James N. Klapthor

The late-June release of IFT’s recent Expert Report Antimicrobial Resistance: Implications for the Food System earned the attention of major and niche news media, whose resulting coverage of antibiotic use in the production of food animals has, in turn, raised awareness of the controversial issue among general and specific audiences.

Released during this year’s IFT Annual Meeting + Food Expo® in Orlando, the Expert Report was delivered in advance to select reporters at some of the nation’s major news outlets.

The Chicago Tribune identified messages that are touted by some organic meat producers as conflicting with assessments provided by IFT and its expert panel. On Monday, June 26, the day the Expert Report was released, the Tribune’s coverage, "Organics’ edge questioned—Antibiotic-free foods not necessarily safer for people, study says," was the lead story on the front page of its business section.

The article said that marketing campaigns in the last decade by organic food advocates have suggested there is an overuse of antibiotics and that antibiotic-free foods are better for human consumption. Expert Panel chair Michael Doyle’s response to the story angle was that the IFT report "does raise questions about those groups using this as a basis for their promotion of organic and natural products."

The Tribune, one of America’s largest newspapers, with a circulation of more than 600,000 issues daily, arguably often determines the topical news issues of the day in Chicago, the nation’s third-largest metropolitan market and possibly the most influential media market on issues involving the business of food.

In the city that day, cable television superstation WGN Ch. 9 aired its coverage of the IFT Expert Report during its hour-long noon news program that reached more than 200,000 viewers within local area alone. Additionally, the Tribune Co.’s local CLTV cable news channel ran versions of the story every hour from 3:30 p.m. until 8:30 p.m.

Placed by the Tribune onto its Knight Ridder-Tribune news wire service, the article was also published by the Houston Chronicle, Newark Star Ledger (New Jersey), Charlotte Observer (North Carolina), St. Paul Pioneer-Press (Minnesota), and other newspapers. The circulation figures for those four newspapers alone surpass 1.5 million.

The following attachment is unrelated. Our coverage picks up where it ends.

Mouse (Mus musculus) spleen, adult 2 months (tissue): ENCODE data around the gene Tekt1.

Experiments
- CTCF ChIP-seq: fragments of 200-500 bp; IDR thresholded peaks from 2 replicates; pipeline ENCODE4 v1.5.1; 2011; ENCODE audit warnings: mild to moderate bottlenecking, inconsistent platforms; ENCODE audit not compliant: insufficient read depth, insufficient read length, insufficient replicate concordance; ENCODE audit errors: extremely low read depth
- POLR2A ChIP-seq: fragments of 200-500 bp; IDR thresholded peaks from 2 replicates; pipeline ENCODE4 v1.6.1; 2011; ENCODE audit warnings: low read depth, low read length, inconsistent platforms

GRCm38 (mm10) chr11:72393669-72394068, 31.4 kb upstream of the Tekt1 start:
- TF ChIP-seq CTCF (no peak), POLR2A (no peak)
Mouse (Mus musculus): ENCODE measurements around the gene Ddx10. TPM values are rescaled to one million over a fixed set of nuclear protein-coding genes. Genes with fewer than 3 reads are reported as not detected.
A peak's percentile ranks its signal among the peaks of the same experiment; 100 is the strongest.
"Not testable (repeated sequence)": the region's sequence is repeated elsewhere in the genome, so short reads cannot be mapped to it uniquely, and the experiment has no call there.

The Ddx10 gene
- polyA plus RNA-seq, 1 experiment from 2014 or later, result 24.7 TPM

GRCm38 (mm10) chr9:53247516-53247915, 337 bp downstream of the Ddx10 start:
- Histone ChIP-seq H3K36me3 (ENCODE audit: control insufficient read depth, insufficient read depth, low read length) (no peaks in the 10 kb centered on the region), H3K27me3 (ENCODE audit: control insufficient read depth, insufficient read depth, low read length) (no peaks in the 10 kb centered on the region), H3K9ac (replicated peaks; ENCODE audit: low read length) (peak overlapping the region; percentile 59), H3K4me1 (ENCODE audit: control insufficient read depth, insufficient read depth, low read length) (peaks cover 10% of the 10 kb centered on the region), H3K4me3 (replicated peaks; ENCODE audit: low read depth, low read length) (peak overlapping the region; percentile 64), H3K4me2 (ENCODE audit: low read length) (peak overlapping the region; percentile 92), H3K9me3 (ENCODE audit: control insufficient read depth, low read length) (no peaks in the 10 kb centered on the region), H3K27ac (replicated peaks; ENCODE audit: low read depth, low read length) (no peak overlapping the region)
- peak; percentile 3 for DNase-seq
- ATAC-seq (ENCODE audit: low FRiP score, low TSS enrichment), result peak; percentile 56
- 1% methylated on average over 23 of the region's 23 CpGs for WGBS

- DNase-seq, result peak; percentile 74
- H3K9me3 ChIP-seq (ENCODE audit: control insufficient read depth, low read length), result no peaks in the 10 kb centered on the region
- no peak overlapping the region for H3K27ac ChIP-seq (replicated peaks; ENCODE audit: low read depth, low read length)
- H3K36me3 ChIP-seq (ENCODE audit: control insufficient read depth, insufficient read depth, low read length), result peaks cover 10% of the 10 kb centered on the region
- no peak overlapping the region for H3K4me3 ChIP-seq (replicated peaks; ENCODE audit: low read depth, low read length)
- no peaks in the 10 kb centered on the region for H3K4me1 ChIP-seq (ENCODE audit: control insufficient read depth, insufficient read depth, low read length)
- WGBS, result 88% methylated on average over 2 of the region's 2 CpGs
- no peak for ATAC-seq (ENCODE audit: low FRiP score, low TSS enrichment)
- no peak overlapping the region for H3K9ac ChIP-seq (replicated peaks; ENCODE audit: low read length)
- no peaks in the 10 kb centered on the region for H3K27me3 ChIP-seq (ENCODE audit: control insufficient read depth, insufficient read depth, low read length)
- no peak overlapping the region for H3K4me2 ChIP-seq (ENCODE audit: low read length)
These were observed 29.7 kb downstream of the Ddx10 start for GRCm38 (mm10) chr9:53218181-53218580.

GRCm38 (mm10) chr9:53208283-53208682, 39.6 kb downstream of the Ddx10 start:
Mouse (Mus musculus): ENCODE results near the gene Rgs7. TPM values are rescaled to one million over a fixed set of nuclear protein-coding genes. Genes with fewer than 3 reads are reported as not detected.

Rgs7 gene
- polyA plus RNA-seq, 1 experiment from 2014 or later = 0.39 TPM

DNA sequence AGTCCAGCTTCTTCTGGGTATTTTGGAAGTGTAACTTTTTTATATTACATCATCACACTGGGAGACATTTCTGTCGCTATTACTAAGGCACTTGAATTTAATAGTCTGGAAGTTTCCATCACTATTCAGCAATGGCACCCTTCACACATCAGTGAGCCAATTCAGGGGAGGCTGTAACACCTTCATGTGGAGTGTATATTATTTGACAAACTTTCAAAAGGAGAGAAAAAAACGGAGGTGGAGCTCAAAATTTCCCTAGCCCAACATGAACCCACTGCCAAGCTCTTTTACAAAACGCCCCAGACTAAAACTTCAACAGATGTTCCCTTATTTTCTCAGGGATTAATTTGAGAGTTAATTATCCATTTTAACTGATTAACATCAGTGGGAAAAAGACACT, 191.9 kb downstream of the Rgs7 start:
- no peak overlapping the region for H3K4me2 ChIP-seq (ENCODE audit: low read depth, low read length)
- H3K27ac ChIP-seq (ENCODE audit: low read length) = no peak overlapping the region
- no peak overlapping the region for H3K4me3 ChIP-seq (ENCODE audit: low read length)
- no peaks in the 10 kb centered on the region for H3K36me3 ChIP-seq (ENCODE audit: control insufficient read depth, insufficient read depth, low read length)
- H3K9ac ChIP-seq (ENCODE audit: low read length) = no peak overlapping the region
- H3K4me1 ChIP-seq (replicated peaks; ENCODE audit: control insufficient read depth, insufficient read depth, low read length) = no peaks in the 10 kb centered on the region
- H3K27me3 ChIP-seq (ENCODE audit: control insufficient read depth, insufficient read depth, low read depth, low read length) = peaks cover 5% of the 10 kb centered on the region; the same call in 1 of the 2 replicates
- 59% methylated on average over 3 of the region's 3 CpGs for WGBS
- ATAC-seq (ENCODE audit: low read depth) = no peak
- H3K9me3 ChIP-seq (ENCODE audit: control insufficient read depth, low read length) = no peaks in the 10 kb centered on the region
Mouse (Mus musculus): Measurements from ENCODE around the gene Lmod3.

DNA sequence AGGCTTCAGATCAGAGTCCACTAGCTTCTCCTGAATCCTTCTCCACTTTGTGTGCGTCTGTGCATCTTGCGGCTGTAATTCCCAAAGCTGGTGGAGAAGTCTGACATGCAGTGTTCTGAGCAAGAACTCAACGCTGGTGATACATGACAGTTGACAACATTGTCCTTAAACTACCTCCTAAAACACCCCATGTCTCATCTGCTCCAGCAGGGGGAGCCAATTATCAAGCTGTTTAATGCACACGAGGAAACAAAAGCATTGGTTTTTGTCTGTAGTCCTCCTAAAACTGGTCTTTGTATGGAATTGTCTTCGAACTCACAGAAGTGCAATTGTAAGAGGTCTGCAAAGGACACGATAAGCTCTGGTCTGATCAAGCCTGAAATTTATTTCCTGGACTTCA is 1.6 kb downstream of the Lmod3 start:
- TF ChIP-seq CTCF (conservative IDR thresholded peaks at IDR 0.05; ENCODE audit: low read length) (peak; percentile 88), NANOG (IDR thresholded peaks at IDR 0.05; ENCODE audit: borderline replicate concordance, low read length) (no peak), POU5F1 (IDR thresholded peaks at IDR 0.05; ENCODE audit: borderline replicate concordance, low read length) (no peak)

National cable news outlet Fox News Channel also picked up the KRT wire copy and aired coverage on the report to more than 800,000 viewers, as did New York’s FOX affiliate WNYW Ch. 5 to nearly 400,000 viewers tuned in that night. Interest among news outlets was such that national cable news outlet CNBC contacted the temporary IFT news room at the Annual Meeting in Orlando in the (unfulfilled) hope that it could gain Doyle for a live interview within its tight deadlines.

By the end of July, 77 news outlets reaching an audience of nearly 9 million had published or aired coverage of the IFT Expert Report.

As can be predicted, where there’s news and controversy—two terms that are very often interchangeable—there is opposition ready to add its voice to the debate.

Within a day of the Tribune’s original article, the Organic Trade Association posted information contradicting statements within the IFT report. The following week, on its July 6 editorial page, the newspaper ran a reader’s response that challenged the IFT Expert Panel’s report And in its Sunday paper on August 6, the Tribune’s health and fitness columnist reintroduced the issue in the consumer "Q" section. The Tribune’s Sunday paper boasts a circulation of nearly 1 million.

In the Omaha World Herald (Nebraska) in July, coverage of proposed United States legislation that would phase out nontherapeutic use of antibiotics in food animals gave IFT and Doyle another route to deliver the report’s message. "In some cases in Europe," the article said, paraphrasing IFT, "eliminating antibiotic drugs used for promoting animal growth resulted in increased disease among the animals, more antibiotic use and more resistant bacteria," a case for maintaining prudent use rather than eliminating it. "There can be unintended consequences," Doyle was quoted as saying.

For his willingness to speak with journalists on a spirited issue, and for their diligent efforts to produce scientifically sound and substantive—and, as proved from the coverage noted above, unpopular—opinion, IFT Media Relations offers its gratitude to chairman Doyle and the entire Expert Panel.

by James N. Klapthor,
Media Relations Manager
[email protected]